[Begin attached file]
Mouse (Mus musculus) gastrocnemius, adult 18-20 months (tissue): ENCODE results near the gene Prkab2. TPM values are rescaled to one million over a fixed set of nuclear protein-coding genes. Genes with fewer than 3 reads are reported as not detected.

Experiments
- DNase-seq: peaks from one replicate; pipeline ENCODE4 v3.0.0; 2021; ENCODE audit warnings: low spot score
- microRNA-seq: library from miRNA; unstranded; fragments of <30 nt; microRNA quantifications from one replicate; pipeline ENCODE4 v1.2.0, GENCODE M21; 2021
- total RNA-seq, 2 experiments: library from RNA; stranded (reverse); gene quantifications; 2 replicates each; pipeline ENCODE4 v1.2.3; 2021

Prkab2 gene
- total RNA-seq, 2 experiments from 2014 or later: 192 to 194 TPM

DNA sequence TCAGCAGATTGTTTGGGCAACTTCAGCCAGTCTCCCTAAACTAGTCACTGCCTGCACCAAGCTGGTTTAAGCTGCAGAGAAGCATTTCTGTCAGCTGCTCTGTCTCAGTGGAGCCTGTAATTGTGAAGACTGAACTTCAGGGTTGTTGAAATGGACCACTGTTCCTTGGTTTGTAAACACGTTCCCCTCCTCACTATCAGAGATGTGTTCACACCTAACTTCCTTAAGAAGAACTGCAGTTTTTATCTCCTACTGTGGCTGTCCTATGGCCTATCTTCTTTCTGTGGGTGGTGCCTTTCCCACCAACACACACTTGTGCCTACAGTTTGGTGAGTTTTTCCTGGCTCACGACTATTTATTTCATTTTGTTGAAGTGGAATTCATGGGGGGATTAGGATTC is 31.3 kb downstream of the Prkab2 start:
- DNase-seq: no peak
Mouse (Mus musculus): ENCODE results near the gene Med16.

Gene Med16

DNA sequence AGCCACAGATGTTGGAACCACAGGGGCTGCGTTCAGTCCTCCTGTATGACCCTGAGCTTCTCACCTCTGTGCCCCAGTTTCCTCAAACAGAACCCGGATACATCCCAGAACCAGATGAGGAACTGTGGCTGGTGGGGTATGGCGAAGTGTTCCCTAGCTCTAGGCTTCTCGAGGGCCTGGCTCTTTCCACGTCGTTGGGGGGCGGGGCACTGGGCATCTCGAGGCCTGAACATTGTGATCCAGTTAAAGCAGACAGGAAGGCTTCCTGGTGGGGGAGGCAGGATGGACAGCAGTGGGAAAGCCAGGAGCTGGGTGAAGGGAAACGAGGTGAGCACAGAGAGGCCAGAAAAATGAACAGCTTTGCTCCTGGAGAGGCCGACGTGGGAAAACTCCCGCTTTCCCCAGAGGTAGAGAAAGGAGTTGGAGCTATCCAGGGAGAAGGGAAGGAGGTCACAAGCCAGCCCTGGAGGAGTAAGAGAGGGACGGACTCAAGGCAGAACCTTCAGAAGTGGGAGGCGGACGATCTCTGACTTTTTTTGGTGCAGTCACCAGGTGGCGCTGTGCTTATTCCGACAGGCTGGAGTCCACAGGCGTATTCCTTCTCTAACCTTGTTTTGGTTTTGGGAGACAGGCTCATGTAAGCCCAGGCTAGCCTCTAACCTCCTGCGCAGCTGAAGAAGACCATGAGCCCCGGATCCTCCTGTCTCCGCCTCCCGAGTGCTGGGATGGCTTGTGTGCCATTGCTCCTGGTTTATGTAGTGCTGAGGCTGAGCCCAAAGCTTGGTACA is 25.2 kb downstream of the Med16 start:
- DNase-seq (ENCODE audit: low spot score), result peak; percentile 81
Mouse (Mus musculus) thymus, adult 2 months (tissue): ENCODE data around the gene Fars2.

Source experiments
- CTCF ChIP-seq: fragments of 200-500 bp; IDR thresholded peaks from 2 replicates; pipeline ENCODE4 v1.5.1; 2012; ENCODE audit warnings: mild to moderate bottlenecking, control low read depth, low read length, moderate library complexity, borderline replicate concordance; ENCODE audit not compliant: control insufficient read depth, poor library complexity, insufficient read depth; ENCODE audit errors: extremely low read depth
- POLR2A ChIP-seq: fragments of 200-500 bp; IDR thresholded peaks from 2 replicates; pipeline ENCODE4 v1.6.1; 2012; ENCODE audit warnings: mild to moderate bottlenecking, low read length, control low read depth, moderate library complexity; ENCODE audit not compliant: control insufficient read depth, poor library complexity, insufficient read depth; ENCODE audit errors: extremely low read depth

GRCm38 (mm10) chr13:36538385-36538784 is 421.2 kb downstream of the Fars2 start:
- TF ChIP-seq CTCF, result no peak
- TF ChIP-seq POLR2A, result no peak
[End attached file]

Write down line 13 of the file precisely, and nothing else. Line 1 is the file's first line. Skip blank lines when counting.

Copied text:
- DNase-seq (ENCODE audit: low spot score), result peak; percentile 81